Posted: April 7th, 2012
By Lena Mualla *
The recent indictment of the owners of Megaupload.com, a Hong Kong based-file-sharing site that is incredibly popular in the U.S. and throughout the world, is noteworthy because of its timing. The indictment, coupled with a site seizure, occurred on the very next day after citizens vocalized their outrage over the SOPA/PIPA legislation in a nationwide day of concerted activism, causing Congress to back away from the bill. SOPA/PIPA would have allowed the government to take down sites with infringing content without demonstrating any wrongdoing on the part of the host site. Currently, the government must first issue warnings called takedown notices to establish knowledge on the part of the site before any site seizure takes place. So, why is the timing questionable? The very provision that citizens fought against, and ostensibly prevailed in defeating, still remained: the government was able to seize the site, Megaupload.com, based on a mere charge. The 2008 PRO-IP Act and civil asset forfeiture laws serve as the legal basis for such site seizures.
Uncanny timing aside, the indictment itself is rather remarkable. First, the seven site owners named are all non-U.S. citizens, several from Germany and Finland. In fact, on March 4, the U.S. filed with New Zealand for extradition of Megaupload founder Kim Dotcom and three of his cohorts. Dotcom, originally Kim Schmitz, is a citizen of Germany and Finland, and has residency status in New Zealand. He has past convictions stemming from computer hacking and insider trading during the dot-com bubble of 1995-2000. The indictment charged the seven with the following crimes: engaging in a racketeering conspiracy, conspiring to commit copyright infringement, conspiring to commit money laundering, and two counts of criminal copyright infringement. The indictment asserts that Megaupload cost songwriters and filmmakers at least $500,000,000. The site operated in a way that incentivized users to upload videos, paying uploaders for their content in some cases, without regard to whether the material was infringing. As an evasive measure, the main Megaupload site redirected to third party sites such as ninjavideo.net, megaupload.net, megarelease.net, kino.to, alluc.org, peliculasyonkis.com, seriesyonkis.com, surfthechannel.com, taringa.net, thepiratecity.org, and mulinks.com. According to a Justice Department statement, “The conspirators allegedly paid users whom they specifically knew uploaded infringing content, and publicised their links to users throughout the world.” The DOJ termed it a “Mega Conspiracy;” one of the accused in an e-mail jokingly rejected the label “pirate,” instead characterizing the site as “providing shipping services to pirates.”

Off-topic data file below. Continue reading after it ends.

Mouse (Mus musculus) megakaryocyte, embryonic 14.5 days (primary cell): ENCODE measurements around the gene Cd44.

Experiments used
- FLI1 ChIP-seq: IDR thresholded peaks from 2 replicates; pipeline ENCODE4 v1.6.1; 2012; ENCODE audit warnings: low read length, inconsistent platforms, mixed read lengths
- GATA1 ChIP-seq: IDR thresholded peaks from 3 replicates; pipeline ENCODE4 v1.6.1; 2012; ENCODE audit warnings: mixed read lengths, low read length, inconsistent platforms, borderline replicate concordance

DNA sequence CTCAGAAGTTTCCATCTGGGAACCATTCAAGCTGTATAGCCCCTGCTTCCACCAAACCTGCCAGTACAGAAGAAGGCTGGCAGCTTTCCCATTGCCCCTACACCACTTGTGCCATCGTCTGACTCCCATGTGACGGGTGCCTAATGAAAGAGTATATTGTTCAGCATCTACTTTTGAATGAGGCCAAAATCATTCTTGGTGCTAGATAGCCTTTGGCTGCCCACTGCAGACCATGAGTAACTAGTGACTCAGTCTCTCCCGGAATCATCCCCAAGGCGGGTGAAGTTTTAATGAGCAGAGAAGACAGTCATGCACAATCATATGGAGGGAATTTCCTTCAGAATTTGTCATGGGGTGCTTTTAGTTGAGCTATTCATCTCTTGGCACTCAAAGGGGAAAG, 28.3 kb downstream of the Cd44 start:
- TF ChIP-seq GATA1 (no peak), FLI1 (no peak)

The question remains, are these copyright infringement indictments likely to become a trend, or did the “large target” nature of Megaupload make it tempting for the government to use the site to serve as an example to others? The effectiveness of such indictments is uncertain. Some are already suggesting that instead of using one centralized site, uploaders should just use a decentralized model in order to better evade law enforcement. One such site, RetroShare, is cleverly designed to circumvent the trappings associated with other file-sharing sites. As TorrentFreak explains, “The RetroShare network allows people to create a private and encrypted file-sharing network. Users add friends by exchanging PGP certificates with people they trust. All the communication is encrypted using OpenSSL and files that are downloaded from strangers always go through a trusted friend.” In this way, it seems that the government may be on the losing end of a game of whack-a-mole, especially given the anti-censorship climate that has been inhospitable to website crackdowns by the government.
Meanwhile, Kim Dotcom and the other six accused in the alleged crimes are defiant in fighting back the charges. Casting the charges as “political” and “misleading and malicious,” Dotcom remained positive, speaking from his prison in Auckland, New Zealand: “We’re going for this and we’re confident we’re going to win.” Aside from the question of what will happen to Dotcom and the six other accused in connection with Megaupload, it is an open question as to what will happen to similar file-sharing sites in the future.
* Lena Mualla is a second-year law student at Wake Forest University School of Law. She holds a Bachelor of Arts in Government and International Politics from George Mason University. Ms. Mualla, a Fulbright award recipient, taught English in Indonesia prior to entering law school. Upon graduation, she intends to practice international law or environmental law.